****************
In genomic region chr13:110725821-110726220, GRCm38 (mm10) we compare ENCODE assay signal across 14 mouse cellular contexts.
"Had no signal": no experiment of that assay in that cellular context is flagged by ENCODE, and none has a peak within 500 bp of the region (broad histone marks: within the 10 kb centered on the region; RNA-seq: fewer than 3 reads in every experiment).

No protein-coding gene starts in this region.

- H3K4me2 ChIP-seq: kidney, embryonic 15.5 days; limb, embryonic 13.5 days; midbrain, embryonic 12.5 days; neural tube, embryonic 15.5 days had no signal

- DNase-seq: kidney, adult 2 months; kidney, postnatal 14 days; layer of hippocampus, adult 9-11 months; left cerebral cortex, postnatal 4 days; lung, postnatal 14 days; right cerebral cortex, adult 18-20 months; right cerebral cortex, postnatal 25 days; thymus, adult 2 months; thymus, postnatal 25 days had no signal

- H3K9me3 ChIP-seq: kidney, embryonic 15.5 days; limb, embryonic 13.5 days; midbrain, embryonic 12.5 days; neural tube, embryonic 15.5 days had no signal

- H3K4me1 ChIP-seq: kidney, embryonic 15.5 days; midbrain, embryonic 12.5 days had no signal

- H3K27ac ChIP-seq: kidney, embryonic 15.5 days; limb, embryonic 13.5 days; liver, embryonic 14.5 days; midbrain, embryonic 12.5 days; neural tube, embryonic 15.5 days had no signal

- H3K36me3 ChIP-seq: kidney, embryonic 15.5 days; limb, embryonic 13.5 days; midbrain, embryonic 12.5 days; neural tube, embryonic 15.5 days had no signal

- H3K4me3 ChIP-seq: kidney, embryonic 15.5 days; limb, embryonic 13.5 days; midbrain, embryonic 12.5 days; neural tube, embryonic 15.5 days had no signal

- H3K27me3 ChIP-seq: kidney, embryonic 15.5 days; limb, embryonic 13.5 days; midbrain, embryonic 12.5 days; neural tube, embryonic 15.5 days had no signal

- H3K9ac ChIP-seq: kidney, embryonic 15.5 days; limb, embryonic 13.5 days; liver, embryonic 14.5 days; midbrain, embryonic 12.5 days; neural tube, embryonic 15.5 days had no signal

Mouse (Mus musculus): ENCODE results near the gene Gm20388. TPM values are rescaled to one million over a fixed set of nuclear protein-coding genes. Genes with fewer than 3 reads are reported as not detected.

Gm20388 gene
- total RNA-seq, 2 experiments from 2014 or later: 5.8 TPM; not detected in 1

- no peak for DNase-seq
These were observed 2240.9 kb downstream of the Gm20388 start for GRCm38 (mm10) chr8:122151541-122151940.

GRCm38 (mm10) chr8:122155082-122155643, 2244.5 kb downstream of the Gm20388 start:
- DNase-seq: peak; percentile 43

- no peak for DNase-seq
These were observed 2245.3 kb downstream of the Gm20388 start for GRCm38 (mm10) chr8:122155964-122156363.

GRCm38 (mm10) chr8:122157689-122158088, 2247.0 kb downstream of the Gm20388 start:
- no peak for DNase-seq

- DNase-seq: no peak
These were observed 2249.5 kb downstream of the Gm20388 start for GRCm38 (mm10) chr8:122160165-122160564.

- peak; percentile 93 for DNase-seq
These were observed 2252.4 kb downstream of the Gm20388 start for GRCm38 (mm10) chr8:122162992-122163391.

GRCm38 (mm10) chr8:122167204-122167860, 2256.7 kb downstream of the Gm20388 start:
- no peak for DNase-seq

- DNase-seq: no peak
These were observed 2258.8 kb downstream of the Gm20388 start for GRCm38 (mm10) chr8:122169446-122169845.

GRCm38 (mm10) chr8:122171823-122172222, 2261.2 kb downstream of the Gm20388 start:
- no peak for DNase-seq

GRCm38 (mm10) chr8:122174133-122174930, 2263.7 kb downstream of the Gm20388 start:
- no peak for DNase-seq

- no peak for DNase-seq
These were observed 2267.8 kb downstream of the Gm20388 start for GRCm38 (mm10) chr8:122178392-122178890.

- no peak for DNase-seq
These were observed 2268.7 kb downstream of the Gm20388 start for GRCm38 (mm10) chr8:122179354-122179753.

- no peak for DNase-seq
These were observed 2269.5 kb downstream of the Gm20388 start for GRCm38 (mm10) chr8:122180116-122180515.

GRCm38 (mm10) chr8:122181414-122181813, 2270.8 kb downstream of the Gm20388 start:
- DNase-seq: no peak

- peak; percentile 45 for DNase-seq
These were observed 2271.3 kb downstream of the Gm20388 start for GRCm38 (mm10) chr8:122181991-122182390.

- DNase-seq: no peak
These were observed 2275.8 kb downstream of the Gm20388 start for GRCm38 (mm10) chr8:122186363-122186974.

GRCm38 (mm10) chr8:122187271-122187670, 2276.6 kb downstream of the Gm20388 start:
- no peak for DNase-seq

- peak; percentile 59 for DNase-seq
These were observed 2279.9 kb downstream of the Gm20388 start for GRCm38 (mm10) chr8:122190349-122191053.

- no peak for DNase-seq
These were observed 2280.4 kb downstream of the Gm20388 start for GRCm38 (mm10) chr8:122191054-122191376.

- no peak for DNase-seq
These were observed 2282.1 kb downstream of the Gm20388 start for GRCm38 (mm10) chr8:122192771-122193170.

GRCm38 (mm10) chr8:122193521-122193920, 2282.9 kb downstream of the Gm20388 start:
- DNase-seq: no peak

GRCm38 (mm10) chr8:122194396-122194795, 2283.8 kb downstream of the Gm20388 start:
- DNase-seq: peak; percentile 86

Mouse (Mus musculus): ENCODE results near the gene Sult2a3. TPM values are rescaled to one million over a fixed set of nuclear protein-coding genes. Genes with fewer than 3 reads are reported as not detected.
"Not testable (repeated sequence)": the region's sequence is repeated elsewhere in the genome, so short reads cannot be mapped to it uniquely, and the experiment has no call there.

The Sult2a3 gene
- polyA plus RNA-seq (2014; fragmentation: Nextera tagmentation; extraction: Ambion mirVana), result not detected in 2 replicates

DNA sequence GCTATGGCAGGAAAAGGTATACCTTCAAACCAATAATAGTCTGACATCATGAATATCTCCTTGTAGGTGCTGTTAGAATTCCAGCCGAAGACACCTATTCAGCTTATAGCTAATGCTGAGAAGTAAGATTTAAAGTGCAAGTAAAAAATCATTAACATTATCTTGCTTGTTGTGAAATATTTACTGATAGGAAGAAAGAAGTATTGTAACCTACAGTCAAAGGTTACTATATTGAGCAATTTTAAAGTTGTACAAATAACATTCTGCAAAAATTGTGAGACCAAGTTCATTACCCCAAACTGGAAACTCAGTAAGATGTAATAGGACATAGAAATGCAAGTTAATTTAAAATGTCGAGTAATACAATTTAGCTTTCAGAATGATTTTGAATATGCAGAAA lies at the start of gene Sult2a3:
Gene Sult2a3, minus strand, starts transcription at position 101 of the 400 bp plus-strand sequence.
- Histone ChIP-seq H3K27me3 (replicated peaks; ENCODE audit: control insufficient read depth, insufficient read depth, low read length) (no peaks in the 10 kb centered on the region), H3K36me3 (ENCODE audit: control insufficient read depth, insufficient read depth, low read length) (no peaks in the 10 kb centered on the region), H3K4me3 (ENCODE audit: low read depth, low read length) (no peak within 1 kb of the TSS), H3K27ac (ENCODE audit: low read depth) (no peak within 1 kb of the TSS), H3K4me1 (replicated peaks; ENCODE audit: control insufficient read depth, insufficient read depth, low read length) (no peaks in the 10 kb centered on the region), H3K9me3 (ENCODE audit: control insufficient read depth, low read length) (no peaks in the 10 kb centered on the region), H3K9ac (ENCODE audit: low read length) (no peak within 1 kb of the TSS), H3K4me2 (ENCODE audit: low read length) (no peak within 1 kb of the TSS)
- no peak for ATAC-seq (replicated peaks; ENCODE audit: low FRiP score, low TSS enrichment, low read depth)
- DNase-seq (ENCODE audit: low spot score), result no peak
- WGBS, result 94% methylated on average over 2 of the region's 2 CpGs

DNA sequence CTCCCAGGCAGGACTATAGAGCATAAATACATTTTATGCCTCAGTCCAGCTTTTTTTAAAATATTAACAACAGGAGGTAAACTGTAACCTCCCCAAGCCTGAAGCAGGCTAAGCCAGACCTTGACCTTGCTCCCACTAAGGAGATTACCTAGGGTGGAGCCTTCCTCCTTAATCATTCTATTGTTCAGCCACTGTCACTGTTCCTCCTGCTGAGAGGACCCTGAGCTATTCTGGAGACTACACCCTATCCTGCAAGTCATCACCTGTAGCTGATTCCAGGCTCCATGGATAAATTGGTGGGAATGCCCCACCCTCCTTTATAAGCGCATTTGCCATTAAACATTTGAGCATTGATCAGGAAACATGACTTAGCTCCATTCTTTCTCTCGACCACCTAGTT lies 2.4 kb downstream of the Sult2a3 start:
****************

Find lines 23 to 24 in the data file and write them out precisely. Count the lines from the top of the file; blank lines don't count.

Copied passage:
- no peak for DNase-seq

- DNase-seq: no peak